A long time ago if I was out and about, and had a file I needed to download, I had to wait until I was at work or home AND on my PC to download a modest 5 mb file. Even then I still had to wait for what felt like a lifetime! At the same time I prevented anyone from using the telephone (yes I am talking Dial Up). I wished for the day when everyone would have Broadband and WiFi. I wanted the day when the Internet ‘disappeared’ and was just a utility, however you were accessing the Internet. Well that day has been and gone, some people no longer have to wait for downloads and can stream relatively large files without it buffering (well parts of the UK can). Thank You Fibre Optic & 4G, we all love you.
The next big challenge is making the speed and capacity when on WiFI closer to the speeds Fibre Optic can deliver. Our appetite for large files appears to be insatiable, as is our desire to have them wirelessly. More and more services rely almost entirely on the Internet to work, and more of them are mobile specific. But, we are working with a finite resource, there is only so fast current WiFi can go, and only so much of the radio spectrum we can utilize for it.
Well there is potentially an answer, thanks to Professor Harald Haas and his team at Edinburgh University, and although it sounds a bit outlandish, the science is very, very solid.
The answer is light…
The basic premise is very simple, radio waves, infrared and visible light are all on the electromagnetic spectrum, we already use radio waves and infrared for wireless technology, so why not light?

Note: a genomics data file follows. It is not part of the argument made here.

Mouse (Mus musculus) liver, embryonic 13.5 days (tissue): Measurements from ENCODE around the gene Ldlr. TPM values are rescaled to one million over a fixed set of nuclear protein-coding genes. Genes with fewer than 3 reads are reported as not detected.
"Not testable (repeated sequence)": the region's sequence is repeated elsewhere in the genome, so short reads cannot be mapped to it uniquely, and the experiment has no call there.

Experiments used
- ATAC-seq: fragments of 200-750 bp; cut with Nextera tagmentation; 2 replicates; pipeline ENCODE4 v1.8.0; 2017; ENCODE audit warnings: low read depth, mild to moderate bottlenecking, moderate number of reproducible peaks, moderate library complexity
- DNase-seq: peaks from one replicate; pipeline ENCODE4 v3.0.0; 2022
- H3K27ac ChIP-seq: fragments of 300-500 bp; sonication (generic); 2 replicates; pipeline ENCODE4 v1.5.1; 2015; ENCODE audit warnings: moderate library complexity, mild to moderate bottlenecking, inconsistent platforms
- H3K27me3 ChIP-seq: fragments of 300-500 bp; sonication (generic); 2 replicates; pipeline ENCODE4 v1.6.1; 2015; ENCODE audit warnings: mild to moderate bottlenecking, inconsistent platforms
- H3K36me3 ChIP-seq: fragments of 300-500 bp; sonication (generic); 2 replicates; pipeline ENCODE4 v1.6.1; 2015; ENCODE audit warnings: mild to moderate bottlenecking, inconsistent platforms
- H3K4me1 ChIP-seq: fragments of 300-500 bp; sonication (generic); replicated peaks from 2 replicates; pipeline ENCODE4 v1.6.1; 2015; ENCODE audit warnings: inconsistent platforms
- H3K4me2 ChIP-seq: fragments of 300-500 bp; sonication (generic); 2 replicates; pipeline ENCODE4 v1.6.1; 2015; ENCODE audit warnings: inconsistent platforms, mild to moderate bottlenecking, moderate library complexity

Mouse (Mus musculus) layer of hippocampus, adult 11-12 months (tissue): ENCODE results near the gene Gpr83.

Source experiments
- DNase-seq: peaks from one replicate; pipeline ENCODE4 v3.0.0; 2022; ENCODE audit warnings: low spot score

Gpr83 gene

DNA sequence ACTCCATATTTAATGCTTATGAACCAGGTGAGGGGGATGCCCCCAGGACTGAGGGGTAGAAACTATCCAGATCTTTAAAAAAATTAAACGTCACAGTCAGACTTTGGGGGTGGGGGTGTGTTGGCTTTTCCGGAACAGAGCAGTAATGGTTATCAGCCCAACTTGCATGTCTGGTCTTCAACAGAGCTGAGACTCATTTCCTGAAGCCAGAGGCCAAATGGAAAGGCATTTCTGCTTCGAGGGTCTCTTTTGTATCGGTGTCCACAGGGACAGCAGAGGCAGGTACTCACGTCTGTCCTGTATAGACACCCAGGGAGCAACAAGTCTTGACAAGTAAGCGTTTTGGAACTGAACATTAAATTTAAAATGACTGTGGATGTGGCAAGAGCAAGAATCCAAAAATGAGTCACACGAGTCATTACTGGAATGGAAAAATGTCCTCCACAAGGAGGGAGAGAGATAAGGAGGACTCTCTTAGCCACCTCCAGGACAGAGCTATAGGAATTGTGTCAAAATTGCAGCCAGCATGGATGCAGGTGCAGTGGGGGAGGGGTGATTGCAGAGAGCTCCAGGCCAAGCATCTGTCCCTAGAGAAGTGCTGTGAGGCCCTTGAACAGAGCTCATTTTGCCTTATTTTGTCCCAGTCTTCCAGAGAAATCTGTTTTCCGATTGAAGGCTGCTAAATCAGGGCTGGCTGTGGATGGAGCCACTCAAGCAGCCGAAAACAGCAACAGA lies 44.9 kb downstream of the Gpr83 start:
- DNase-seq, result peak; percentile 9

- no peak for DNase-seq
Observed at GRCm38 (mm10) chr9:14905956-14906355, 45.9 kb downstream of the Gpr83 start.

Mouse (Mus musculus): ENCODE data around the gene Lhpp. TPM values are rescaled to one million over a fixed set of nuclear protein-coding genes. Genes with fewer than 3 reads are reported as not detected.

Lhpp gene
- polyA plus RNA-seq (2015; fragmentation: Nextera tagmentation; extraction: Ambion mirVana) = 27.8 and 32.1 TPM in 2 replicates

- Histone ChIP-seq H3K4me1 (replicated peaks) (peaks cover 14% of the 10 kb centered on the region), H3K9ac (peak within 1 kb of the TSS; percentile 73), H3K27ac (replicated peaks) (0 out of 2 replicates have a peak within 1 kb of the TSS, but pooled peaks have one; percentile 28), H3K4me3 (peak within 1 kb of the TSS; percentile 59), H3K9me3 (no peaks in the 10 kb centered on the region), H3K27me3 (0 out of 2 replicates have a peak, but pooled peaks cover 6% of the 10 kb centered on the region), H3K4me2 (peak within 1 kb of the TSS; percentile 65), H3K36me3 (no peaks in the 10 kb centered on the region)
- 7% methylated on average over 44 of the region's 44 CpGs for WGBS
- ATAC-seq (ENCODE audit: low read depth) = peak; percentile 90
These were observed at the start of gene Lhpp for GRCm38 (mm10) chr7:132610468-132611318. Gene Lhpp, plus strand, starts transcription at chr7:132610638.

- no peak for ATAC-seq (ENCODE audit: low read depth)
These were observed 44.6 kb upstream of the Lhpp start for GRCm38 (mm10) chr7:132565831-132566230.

Image: The Indian Awaaz
This is not science fiction, this is science fact, they already have it working, and there is a small network in Tallinn, Estonia that is using it. The light does not even need to be that bright (it can look virtually ‘off’ to the human eye) as the receiver looks for the minute differences in brightness of the light. Pulse changes that last for a nanosecond are all that it takes to transmit the data in binary, even on reflected light. The pulses are so fast and the differences in radiance so tiny that the human eye does not register them (phew!).
And if we fit LED bulbs everywhere, we are pretty much already there to be able to transmit data. There is still a lot of work to do before we see it everywhere, and clearly it has limitations (or advantages, depending on how you look at it). The biggest issue being that although radio waves can pass through solid objects, light does not. So with existing WiFi you can be in one room and use the signal from another room or floor (which you can’t do with light). The upside to this is that a LiFi network is naturally very secure; if you have it in your house you will not need a password to protect it, just buy thick curtains!
Of course there are other advantages, light is inherently safe, so even in places where WiFi cannot be used, like an aircraft at takeoff or an oil refinery, LiFi is perfectly safe to use, after all, these places already have lighting.
Long term the good part is that the light spectrum is much, much wider than the radio spectrum (10,000 times larger in fact), and in laboratory conditions they were able to generate speeds 100 times faster than WiFi (in similar conditions). So there is plenty of bandwidth, and plenty of scope to close the speed gap between wired broadband and mobile wireless connections.
The future really is bright, the future is every colour of the visible spectrum.
If you want to know more, check out these;
Prof Harald Haas gives a TED talk – https://www.ted.com/talks/harald_haas_a_breakthrough_new_kind_of_wireless_internet
LiFi on ‘iflscience.com’ – http://www.iflscience.com/technology/li-fi-internet-could-be-100-times-faster-wi-fi-0